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Joe Diffie signs with Rounder

Sunday, September 28, 2008 – Country singer Joe Diffie signed to Rounder Records and will result in a return to bluegrass music. Prior to his moving to Nashville, Diffie spent several years touring and recording with the bluegrass band Special Edition. Rounder will release his album in the spring 2009.

Since he first topped the charts in 1990 with Home, Diffie has delivered hit after hit totaling 12 number 1s, 20 top 10s and 4 gold and platinum albums. Some of his most popular hits include Ships That Don't Come In, Pickup Man, John Deere Green and If the Devil Danced (In Empty Pockets). Diffie has been identified as singing novelty songs, which sometimes has worked against him.

More news for Joe Diffie

CD reviews for Joe Diffie

Homecoming CD review - Homecoming
With a album titled "Homecoming," one may conjure up thoughts of days long gone behind us and the hopes of rekindling some of those old emotions and feelings as we go back to reminisce. That is exactly what Joe Diffie has done with his label debut. Diffie has long been a staple in country music, charting 12 number 1 songs and writing several other hit songs for other country artists as well. He did, however, cut his teeth in bluegrass as a young man. Diffie returns to this genre here, »»»
Live at Billy Bob's Texas CD review - Live at Billy Bob's Texas
The album recorded at the world famous venue in the Fort Worth truly gives the listener the experience of a live Joe Diffie show. He usually starts off with the tongue-in-cheek, Third Rock From The Sun and performs a strong mix of older hits like the ballads, So Help Me Girl and to newer songs like the rollicking, Next Thing Smokin' He may have been overshadowed during the 1990's by bigger-name acts like Garth Brooks and Alan Jackson, but this album - and other Diffie hits packages »»»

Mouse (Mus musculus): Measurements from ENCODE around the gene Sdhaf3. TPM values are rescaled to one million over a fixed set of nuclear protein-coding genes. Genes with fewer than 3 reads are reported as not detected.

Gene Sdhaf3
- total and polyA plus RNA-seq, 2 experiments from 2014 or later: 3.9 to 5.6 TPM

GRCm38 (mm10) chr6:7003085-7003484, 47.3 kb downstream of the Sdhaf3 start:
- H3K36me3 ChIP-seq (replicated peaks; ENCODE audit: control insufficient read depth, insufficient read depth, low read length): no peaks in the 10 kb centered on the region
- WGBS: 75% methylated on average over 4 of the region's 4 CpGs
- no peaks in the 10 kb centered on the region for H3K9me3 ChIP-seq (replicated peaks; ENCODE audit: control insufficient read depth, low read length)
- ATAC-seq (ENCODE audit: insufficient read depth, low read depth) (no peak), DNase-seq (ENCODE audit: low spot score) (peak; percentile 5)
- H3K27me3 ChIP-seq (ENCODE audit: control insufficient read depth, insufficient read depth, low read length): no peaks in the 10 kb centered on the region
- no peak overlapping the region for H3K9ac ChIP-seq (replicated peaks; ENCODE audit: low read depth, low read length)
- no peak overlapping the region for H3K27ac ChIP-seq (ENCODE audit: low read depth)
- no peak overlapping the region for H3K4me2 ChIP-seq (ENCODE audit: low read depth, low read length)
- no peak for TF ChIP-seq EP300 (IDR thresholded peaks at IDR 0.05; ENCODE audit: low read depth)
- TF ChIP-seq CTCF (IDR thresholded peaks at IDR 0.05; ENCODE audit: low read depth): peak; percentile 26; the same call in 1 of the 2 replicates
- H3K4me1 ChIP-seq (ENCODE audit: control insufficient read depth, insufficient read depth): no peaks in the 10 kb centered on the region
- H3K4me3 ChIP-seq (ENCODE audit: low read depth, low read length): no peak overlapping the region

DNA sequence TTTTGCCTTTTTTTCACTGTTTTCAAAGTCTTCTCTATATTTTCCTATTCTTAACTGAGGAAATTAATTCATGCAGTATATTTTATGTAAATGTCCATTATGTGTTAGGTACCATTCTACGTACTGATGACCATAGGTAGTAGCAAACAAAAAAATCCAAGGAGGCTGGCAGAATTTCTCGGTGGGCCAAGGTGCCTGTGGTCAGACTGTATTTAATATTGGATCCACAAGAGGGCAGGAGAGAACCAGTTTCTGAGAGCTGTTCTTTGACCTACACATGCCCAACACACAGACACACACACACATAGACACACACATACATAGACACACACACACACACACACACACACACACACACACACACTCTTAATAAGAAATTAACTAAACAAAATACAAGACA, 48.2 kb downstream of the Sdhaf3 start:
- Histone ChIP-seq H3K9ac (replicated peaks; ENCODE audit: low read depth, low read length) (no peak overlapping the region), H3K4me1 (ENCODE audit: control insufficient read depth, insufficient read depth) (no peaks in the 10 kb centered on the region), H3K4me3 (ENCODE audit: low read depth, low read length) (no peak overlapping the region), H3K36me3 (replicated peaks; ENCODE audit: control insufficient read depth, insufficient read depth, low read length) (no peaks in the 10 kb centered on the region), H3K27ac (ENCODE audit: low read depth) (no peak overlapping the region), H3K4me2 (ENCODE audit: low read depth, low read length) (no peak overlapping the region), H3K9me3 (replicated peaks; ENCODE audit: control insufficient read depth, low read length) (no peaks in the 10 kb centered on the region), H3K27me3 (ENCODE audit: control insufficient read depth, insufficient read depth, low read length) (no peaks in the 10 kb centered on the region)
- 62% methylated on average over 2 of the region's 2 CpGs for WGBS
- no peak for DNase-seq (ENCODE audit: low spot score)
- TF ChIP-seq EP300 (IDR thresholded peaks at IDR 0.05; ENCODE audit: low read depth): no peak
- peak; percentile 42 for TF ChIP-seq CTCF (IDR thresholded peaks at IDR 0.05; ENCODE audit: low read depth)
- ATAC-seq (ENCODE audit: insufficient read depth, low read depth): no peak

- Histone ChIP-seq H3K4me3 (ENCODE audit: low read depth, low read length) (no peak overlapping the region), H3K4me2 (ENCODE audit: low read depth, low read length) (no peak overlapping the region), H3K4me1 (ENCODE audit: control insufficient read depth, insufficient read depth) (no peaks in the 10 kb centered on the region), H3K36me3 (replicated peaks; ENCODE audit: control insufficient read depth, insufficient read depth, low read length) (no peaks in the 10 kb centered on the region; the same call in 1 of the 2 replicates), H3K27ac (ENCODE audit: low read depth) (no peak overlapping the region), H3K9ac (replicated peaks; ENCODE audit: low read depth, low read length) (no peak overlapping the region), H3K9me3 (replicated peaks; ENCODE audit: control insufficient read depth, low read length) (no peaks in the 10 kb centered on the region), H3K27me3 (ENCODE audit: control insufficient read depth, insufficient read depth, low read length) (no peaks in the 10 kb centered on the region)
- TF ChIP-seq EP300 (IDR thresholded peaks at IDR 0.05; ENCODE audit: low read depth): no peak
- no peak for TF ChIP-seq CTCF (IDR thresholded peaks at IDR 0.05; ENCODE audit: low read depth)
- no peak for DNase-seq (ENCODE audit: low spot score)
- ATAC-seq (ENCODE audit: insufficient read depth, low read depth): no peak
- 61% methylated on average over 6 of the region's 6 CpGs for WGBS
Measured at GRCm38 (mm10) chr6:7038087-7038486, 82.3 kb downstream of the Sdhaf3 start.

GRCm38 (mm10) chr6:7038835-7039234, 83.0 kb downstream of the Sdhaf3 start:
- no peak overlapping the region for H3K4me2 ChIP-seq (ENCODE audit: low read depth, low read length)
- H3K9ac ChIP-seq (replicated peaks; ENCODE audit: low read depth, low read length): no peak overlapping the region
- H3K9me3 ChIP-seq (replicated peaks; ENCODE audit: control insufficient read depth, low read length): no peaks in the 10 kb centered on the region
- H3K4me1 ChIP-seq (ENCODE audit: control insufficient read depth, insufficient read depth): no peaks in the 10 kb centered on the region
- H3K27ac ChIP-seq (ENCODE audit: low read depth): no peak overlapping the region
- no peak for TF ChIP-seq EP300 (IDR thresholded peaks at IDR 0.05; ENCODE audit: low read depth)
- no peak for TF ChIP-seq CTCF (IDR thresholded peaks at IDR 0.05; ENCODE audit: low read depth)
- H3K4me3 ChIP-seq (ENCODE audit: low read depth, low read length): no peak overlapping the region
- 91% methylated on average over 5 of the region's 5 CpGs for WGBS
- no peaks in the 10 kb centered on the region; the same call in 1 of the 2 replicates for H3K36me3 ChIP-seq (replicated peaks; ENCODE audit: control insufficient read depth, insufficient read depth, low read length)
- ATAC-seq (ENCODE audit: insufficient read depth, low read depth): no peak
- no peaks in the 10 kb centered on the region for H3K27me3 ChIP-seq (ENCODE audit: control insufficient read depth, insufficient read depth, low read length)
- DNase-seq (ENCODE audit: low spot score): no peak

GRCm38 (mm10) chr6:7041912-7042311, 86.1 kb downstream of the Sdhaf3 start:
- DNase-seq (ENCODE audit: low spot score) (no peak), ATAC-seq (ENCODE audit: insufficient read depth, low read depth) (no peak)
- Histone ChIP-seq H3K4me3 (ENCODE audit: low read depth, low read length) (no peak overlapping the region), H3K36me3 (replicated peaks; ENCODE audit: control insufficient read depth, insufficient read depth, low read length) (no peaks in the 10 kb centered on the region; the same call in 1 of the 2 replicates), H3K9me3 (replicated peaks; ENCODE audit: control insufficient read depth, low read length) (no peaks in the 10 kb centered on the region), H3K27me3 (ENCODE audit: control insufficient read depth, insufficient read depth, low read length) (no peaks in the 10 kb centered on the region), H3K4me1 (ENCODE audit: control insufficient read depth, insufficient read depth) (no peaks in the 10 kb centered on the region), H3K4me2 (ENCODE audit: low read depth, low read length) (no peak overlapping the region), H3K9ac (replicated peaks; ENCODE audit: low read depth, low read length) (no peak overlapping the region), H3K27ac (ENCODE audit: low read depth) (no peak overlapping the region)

The Ultimate Collection CD review - The Ultimate Collection
Start a conversation about country music in the 1990's, and Joe Diffie's name may not be at the top of the list. But continue on for a minute or two, and the Oklahoman will definitely get mentioned. From 1990-99, Diffie was one of the most consistent artists in the Top 10. He achieved that success with traditionalist ballads like Is It Cold In Here and barnburner novelties, like Pickup Man and Honky Tonk Attitude Diffie closed out the 2000-decade by releasing a pair of albums in its »»»
Editorial: Walking the talk – When names like Hank Williams, Johnny Cash, Waylon and the Hag are invoked, you're talking hard core country. These are the touchstones of country , the guys who made country music what it was and still is (or maybe can be). When these folks would sing about being down-and-out and the rough-and-tumble, they knew of what they were singing about. Fast forward a few years to the country singers of today. »»»
Concert Review: Perhaps not country, but Urban stars – After Keith Urban scorched a version of "Days Go By," a man in his mid-50s in a Led Zeppelin T shirt said to his rhinestone clad lady friend, "This is not country music, that guy's a rock star." Indeed, the chart topping Aussie further contributes to country's multiple personality disorder, but in a category other than pop.... »»»
Concert Review: Loveless translates her sound well – Once upon a time, Lydia Loveless was part of the country, maybe alt.-country movement, but over time the Ohio-based singer has strayed further from those roots. That was made ever more clear by her rocking - with edge - performance on this evening. That's not to say that there's anything wrong with Loveless' direction - it's just... »»»
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